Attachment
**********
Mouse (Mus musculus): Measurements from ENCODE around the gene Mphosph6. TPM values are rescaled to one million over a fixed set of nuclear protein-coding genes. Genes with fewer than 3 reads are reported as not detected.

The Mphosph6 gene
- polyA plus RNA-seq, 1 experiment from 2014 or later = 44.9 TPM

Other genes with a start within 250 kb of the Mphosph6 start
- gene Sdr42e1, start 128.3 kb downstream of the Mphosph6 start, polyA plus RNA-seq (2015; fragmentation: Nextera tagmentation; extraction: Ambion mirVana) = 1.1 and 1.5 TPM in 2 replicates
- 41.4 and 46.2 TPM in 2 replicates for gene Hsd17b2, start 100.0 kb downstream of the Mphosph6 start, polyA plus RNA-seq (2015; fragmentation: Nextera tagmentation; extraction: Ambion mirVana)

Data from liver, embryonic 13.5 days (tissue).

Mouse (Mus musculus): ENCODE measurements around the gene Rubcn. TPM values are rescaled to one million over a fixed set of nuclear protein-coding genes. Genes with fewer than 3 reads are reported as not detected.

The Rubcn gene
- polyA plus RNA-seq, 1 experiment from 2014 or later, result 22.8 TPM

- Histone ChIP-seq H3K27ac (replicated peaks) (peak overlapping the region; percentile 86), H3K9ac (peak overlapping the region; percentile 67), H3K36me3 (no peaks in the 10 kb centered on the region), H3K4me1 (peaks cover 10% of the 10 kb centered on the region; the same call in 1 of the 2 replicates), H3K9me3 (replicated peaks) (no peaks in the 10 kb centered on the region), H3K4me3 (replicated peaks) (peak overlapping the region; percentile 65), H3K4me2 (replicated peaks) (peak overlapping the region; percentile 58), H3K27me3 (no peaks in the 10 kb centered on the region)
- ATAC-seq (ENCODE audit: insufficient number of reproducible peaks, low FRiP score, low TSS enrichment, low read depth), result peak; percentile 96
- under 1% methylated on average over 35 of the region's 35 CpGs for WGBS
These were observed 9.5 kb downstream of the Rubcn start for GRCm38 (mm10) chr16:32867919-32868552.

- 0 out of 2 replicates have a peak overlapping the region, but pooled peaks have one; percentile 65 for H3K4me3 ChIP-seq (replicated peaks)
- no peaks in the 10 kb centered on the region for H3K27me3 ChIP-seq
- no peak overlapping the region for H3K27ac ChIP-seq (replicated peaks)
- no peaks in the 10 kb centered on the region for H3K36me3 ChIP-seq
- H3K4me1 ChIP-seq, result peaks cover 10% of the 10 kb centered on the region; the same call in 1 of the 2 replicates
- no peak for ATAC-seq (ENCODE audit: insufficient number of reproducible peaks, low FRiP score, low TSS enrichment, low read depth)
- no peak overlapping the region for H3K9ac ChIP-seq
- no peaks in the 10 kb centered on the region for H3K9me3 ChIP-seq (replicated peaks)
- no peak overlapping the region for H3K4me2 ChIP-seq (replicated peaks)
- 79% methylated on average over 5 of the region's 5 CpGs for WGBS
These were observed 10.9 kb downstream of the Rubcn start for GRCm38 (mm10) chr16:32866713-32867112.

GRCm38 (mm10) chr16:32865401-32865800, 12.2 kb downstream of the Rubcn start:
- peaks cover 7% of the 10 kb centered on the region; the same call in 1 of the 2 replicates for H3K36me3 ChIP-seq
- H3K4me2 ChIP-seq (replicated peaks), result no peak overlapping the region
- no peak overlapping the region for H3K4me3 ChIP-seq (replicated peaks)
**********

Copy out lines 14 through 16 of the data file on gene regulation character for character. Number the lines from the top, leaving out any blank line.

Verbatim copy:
These were observed 9.5 kb downstream of the Rubcn start for GRCm38 (mm10) chr16:32867919-32868552.

- 0 out of 2 replicates have a peak overlapping the region, but pooled peaks have one; percentile 65 for H3K4me3 ChIP-seq (replicated peaks)
- no peaks in the 10 kb centered on the region for H3K27me3 ChIP-seq